While following the probes of foreign individuals into various obscure parts of Southeast Asia over the centuries is a diverting and entertaining pastime, the purpose of this volume is to investigate this past with the mind, to question and postulate upon the historical patterns that have developed from earlier study of the area, and to bring concepts from other areas and disciplines to bear on the existing information. The product of this effort, as it is encompassed in this volume, is not an attempt at the definitive study of any of the topics. It is rather a series of speculations on the directions feasible for the further study of the Southeast Asian past. As such, the answers proposed in these essays are really questions. Are the ideas presented here true within the specific historical contexts for which they have been developed? If so, can we use these ideas, or variations of them, to interpret the history of other parts of Southeast Asia? If not, what other ideas may be brought to bear on these situations in order to understand them? The ultimate aim of this volume is thus a challenge to the profession at large not only to criticize what we have done, but also to go beyond our postulations and create new ones. [xi]
Kenneth R. HALL, born in Niles, Michigan, received a B.A. from Albion College, and a Ph.D. in pre-modern South and Southeast Asian History at the University of Michigan. He is currently a Lecturer in the University of Michigan’s Department of Asian Studies. Hall has conducted field research in Southeast Asia and southern India, and participated in the 1974 Sumatra Expedition of Indonesian Archeological Institute. Publications: "Toward an Analysis of Dynastic Hinterlands: The Imperial Cholas of 11th Century South India” (with George W. Spencer), Asian Profile (February, 1974); “Khmer Commercial Development and Foreign Contacts under Sūryavarman I,” Journal of the Economic and Social History of the Orient (Fall 1975).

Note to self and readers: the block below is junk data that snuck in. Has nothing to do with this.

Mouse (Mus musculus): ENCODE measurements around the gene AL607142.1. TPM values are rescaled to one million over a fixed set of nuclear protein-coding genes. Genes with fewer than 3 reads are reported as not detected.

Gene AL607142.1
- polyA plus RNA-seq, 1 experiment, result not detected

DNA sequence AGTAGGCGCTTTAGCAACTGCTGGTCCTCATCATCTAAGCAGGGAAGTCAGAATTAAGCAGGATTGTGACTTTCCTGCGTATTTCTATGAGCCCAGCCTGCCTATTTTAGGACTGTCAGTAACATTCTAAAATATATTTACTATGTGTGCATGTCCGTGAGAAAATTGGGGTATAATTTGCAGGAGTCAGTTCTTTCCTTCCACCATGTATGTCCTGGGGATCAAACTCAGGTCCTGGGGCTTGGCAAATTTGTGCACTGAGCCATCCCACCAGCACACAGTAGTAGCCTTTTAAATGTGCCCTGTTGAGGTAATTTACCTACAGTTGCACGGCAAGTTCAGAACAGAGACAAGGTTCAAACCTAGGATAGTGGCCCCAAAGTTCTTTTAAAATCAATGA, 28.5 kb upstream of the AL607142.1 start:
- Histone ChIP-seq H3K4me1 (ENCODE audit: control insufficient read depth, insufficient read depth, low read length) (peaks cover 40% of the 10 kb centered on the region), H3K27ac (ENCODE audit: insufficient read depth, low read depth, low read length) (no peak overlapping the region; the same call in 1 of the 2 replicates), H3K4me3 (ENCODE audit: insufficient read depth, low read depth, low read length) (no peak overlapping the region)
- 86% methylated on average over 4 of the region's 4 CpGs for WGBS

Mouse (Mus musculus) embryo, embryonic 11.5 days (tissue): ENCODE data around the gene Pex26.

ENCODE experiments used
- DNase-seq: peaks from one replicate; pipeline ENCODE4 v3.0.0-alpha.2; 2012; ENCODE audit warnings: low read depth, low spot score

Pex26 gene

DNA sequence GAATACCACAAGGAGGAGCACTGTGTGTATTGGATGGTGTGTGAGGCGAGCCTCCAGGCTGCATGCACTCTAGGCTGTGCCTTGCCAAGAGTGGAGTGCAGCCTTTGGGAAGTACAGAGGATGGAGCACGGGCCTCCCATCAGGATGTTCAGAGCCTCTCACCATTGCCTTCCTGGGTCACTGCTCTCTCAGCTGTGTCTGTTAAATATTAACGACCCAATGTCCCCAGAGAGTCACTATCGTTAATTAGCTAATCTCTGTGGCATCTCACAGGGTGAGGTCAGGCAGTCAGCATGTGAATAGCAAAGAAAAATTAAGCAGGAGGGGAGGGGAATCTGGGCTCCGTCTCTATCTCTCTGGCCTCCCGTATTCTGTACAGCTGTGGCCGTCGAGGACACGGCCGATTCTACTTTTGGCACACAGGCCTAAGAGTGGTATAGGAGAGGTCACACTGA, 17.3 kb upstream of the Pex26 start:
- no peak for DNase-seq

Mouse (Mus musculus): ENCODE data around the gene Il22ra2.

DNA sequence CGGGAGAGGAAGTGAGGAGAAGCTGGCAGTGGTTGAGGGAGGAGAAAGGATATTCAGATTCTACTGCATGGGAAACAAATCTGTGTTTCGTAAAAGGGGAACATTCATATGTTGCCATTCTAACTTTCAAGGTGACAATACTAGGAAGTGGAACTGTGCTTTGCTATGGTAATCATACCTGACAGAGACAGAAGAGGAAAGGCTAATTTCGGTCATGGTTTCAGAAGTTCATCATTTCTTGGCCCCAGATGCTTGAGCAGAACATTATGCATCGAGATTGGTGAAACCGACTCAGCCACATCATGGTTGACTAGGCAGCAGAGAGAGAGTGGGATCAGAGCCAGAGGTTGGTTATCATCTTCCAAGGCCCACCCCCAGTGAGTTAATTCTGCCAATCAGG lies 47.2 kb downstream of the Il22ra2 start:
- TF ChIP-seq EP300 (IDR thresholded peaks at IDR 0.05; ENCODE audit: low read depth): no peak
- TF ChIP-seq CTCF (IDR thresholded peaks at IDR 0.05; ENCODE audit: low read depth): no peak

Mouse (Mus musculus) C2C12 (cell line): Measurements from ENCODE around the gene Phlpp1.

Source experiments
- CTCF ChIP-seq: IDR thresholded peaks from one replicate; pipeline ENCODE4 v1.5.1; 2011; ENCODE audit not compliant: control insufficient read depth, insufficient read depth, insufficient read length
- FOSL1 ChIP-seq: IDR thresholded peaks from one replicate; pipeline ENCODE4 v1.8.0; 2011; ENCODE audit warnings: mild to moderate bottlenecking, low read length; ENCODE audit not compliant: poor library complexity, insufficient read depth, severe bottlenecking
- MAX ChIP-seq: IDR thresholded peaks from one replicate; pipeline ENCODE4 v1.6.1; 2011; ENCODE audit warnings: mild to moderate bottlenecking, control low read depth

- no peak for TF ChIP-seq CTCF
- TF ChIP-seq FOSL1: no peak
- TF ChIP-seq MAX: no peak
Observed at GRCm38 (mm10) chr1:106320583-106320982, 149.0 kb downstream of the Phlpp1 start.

John K. WHITMORE completed a B.A. at Wesleyan University and received an M.A. and a Ph.D. in Southeast Asian History from Cornell University. He is Assistant Professor of Early Southeast Asian History at the University of Michigan and a specialist in the history of Vietnam. His book, The Transformation of Vietnam: Politics and Confucianism in the 15th Century, is forthcoming.